Alternatively, the parties can contractually agree that any increases in quantities beyond specified parameters in the matrix are deemed a breach of designer's standard of care resulting in designer's liability for those additional costs. The parties should also specify how changes in other items/materials not captured in the matrix will be dealt with to avoid leaving a gap that could become problematic later.

Design Team Personnel and Protocols

The parties should require that the contractor's design manager and the design firm's key personnel working on the project at the request for proposal date remain on the project until design completion and are available thereafter throughout the construction period to ensure historical project knowledge and continuity when requests for information inevitably arise and some design changes may be necessary.

In addition, ideally the contractor's design manager and others managing design are professional engineers and very involved in the design process every step of the way. Cohabitation arrangements (i.e., sharing office space at or near the project site) have proven effective in facilitating open and regular dialogue among construction and design team members.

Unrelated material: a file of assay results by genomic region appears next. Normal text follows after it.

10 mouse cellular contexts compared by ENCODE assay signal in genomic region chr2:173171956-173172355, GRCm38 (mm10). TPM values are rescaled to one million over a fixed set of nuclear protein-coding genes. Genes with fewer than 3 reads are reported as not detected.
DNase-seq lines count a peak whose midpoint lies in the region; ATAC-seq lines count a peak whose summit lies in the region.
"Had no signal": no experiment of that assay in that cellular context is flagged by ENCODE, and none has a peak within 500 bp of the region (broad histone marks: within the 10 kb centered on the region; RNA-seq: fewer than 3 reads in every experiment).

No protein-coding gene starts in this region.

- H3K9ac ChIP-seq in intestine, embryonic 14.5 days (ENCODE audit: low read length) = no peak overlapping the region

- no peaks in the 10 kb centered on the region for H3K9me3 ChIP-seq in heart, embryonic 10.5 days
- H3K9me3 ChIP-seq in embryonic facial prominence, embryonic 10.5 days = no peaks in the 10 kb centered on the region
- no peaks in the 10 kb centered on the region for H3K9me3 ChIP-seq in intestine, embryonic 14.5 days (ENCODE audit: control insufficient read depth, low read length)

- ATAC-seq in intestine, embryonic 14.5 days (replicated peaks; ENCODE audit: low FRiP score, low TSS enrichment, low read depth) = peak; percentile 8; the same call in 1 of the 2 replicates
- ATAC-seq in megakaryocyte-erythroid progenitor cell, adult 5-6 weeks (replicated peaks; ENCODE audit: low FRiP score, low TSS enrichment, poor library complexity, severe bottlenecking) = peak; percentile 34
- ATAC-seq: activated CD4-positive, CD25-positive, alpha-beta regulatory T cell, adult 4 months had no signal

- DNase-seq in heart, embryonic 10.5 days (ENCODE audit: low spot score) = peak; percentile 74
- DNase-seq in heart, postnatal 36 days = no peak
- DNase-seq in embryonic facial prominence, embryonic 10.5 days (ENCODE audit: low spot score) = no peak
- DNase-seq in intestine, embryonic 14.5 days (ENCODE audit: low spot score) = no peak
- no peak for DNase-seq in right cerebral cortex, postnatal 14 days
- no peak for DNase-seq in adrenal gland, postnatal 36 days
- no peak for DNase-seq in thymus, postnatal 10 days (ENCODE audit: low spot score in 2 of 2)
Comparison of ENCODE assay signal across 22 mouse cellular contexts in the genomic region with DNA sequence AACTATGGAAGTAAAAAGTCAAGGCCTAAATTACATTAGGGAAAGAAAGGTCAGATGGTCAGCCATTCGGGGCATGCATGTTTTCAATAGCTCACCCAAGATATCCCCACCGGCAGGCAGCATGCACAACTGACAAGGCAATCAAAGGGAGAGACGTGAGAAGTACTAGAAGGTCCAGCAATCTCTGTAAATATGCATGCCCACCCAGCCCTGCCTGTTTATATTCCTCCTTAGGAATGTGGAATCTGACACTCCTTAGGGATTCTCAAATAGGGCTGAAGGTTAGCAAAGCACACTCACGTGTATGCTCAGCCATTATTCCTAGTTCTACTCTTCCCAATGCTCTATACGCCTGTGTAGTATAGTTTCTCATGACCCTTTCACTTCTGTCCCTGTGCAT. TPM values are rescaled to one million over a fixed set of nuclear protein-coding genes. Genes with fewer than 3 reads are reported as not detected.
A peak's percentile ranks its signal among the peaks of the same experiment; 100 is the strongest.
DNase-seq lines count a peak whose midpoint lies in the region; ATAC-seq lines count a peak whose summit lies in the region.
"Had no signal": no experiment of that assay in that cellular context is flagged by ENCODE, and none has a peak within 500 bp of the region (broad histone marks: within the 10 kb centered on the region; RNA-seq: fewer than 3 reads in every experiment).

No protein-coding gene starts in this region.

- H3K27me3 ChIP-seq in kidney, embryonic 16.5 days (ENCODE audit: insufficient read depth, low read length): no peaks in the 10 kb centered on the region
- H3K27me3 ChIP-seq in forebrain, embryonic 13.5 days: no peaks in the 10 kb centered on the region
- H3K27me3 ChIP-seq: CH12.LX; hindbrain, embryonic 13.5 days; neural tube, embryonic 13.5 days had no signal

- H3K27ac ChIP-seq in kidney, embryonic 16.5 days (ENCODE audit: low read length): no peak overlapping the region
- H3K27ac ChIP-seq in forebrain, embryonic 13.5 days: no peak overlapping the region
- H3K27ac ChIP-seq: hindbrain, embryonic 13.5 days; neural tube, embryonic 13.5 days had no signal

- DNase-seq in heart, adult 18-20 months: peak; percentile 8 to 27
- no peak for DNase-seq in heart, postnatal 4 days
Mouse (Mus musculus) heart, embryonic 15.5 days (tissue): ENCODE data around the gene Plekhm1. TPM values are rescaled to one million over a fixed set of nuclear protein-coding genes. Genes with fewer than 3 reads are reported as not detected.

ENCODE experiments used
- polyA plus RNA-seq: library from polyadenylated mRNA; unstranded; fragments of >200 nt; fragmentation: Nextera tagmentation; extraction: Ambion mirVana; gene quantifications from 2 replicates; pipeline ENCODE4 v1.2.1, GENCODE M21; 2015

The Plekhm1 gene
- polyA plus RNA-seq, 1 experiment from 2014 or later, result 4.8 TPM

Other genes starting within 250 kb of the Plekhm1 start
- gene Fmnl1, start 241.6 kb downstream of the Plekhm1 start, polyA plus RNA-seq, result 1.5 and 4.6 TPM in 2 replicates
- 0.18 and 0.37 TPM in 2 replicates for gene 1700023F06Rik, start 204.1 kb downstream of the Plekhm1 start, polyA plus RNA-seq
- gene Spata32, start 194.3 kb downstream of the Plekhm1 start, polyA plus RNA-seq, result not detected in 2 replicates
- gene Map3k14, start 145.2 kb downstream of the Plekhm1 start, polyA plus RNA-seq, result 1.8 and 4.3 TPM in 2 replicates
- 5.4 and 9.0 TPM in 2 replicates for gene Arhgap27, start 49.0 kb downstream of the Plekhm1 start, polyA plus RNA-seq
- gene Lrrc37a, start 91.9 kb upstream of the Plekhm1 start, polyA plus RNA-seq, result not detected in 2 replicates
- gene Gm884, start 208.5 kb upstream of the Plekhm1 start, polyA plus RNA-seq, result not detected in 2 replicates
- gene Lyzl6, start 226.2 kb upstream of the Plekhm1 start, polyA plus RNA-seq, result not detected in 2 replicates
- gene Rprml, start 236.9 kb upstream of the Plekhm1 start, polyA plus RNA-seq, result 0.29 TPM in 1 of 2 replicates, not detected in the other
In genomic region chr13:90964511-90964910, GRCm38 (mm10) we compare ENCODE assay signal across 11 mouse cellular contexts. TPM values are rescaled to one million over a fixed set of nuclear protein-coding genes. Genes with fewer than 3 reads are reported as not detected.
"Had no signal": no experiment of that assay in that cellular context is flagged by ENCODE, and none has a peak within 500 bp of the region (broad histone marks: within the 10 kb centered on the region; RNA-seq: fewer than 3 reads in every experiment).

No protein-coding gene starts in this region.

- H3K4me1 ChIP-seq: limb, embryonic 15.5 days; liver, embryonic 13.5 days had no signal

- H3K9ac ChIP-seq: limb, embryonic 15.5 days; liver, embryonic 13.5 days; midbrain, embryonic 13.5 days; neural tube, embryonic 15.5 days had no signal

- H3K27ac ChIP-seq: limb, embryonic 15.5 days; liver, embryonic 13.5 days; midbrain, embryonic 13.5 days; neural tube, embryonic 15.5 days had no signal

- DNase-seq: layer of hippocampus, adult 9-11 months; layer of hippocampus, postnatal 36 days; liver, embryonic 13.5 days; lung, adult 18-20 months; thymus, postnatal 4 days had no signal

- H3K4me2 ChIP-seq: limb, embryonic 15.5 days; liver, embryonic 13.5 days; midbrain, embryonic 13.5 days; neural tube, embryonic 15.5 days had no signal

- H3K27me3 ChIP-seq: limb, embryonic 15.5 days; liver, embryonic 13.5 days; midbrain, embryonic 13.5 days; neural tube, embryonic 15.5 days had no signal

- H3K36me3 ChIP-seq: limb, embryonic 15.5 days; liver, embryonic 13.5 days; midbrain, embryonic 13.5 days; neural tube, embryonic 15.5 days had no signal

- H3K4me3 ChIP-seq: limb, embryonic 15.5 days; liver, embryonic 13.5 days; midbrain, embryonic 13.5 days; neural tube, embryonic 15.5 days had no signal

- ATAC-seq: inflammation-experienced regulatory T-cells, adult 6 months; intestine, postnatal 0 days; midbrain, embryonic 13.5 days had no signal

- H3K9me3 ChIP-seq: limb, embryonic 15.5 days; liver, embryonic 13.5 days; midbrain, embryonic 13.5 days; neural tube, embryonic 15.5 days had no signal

Finally, the contractor and designer should establish a document management process that dictates that the project team maintain accurate and organized documentation throughout the project's life cycle. Such a process would ensure any design changes, deviations, and approvals are properly documented and create a clear record of design and project evolution.

Peer Review

The contractor may choose to retain an independent design firm to perform a peer review analysis of the preliminary design or portions thereof during the bid phase. This may be particularly helpful on projects with highly complex structures, such as a signature bridge. A peer review can also be utilized as the design develops post-award and/or when disputes arise between the contractor and designer with respect to certain aspects of the design during design development.

Professional Liability Insurance Coverage

The parties should optimize their professional liability insurance program for the project to maximize coverage in the most cost-effective manner possible. For example, the professional liability insurance program can utilize one or more of these types of professional liability coverages.

  • A PSPL policy naming the lead design firm as the named insured
  • A design firm's practice professional liability policy
  • A contractor's professional liability policy
  • A project-specific CPPI policy